We see that Gallifet was a perfect type ; without a heart—I do not say without en­trails, as the legend runs that he carried them in his military cap—he had no attach­ments, he was not bound by any of those moral or physical ties which hold ordinary mortals. He was a soldier. Assassin, plunderer, cynic, bad husband, unnatural father, unworthy son, that is what a true soldier ought to be—without natural or human sentiments. That the arm of a soldier may trike sure no human feeling or sentiment of pity must hinder it. It is thus that a man must be made to be worthy of the noble calling of arms. Now Gallifet was truly worthy; he had all the military virtues; not one was wanting. He even pushed to an extreme his soldierly frankness ; he paraded his virtues before the world. The man was a type.
Yes, it is really a pity that he refused military honours. He fully deserved them. How imposing would have been the funeral procession of this decorated carrion, winding along the streets of that Paris which he had drenched in blood, accom­panied by all those soldiers, decked out in gold lace, of whom he was a true example. Accompanied also by those ministers, by all the governmental clique, republican, monarchist, and imperial, whose supporter he had been. The people, the working people, those whom Gallifet had crushed, insulted, and shot down, would have come to swell the procession.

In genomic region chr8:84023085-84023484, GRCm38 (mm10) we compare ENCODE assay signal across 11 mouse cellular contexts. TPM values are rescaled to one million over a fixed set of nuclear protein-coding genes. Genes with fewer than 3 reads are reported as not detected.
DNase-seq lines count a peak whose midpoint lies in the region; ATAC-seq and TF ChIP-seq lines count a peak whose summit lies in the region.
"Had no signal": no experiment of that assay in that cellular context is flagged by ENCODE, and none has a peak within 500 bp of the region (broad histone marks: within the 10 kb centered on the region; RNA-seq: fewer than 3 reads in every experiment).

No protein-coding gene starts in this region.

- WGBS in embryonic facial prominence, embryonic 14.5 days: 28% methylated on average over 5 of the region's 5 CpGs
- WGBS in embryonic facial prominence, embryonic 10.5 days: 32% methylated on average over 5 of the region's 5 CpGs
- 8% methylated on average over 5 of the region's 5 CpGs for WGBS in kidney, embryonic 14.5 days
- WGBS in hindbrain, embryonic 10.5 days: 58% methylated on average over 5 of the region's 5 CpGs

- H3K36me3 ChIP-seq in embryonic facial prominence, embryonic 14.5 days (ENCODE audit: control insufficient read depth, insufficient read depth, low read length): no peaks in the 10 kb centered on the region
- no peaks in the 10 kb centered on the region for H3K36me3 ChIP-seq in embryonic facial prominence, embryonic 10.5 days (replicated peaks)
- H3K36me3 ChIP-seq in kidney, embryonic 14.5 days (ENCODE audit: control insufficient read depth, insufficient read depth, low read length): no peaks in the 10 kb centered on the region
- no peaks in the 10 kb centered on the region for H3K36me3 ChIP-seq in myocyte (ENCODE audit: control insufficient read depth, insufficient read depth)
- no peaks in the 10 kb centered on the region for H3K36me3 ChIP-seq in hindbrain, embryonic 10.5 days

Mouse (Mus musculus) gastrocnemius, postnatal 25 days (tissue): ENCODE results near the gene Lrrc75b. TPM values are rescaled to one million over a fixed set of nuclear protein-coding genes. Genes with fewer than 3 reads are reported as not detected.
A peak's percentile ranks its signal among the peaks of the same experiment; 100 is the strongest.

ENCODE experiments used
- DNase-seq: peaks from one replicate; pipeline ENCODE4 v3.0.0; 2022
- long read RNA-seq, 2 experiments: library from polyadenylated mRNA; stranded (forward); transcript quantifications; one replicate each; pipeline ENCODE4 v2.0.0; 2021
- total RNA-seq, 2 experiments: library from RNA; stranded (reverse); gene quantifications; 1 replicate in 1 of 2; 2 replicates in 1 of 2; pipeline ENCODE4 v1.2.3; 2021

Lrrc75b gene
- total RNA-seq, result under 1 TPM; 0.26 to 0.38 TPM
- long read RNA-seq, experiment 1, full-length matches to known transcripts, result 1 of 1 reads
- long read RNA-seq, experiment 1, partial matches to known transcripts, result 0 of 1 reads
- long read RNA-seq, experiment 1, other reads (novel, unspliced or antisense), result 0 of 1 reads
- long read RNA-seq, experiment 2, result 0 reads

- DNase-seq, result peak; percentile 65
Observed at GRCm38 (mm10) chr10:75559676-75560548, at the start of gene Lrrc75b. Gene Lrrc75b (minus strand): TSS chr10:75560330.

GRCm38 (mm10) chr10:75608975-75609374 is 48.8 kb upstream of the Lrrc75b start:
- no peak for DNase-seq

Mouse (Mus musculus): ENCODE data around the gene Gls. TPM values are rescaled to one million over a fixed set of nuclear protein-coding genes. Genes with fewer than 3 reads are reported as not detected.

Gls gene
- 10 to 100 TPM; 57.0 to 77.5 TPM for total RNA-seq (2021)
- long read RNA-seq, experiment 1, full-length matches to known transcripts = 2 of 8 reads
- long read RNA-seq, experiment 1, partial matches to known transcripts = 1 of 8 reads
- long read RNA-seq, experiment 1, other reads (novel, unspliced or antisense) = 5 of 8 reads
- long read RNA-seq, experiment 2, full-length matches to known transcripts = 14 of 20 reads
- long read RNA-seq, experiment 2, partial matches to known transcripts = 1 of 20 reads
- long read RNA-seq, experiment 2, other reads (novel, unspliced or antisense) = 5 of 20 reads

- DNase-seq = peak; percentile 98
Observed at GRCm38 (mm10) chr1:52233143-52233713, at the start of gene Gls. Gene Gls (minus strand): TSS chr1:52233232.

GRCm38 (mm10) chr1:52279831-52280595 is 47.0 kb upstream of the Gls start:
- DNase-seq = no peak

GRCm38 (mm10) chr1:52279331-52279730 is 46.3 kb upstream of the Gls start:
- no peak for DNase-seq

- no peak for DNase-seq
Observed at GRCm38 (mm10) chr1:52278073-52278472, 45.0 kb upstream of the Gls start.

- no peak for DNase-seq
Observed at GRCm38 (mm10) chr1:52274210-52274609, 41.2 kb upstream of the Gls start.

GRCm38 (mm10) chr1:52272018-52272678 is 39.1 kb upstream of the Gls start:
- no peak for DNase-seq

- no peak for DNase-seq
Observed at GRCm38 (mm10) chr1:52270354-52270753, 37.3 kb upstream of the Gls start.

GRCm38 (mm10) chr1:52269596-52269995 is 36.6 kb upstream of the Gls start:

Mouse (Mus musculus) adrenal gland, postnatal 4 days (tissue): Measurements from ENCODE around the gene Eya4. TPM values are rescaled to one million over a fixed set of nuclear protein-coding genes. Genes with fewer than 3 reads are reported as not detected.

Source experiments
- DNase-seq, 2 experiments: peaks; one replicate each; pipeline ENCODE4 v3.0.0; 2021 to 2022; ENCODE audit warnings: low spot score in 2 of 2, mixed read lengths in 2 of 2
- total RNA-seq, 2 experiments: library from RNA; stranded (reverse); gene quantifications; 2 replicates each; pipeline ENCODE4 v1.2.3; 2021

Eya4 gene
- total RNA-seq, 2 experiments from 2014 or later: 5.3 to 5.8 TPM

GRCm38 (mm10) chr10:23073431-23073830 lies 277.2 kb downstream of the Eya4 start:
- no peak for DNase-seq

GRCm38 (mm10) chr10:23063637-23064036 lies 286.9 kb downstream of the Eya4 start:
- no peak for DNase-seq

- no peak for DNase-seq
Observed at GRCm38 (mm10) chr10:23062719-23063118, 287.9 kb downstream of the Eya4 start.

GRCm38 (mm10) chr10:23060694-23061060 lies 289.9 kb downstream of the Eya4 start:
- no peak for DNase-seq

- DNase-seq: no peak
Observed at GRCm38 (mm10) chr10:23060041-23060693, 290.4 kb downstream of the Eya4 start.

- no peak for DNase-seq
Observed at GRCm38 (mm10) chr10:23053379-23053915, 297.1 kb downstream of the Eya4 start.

The sons, the grandsons, the friends, the survivors, of those who were massacred in the Commune, would have made for him a guard of honour. The sons, the brothers, the fathers, and the mothers of those whom military disci­pline confines in barracks or at Biribi, could have come also to do homage to the gilded corpse of this soldier. In spite of all, I hope that one day the full and unveiled history of this hero will be written, and that it will be put into the hands of children, so that they may learn from its details what military virtues are. That would certainly be the best way to inspire disgust, contempt, repulsion, and hatred towards that being of which Gallifet was the most perfect type, that abnormal, immoral, and unnatural being called a Soldier.
A. Jobert.

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1 comment:

  1. Who admits orders, and also follow them unquestioningly, becomes a harmful mechanical monster.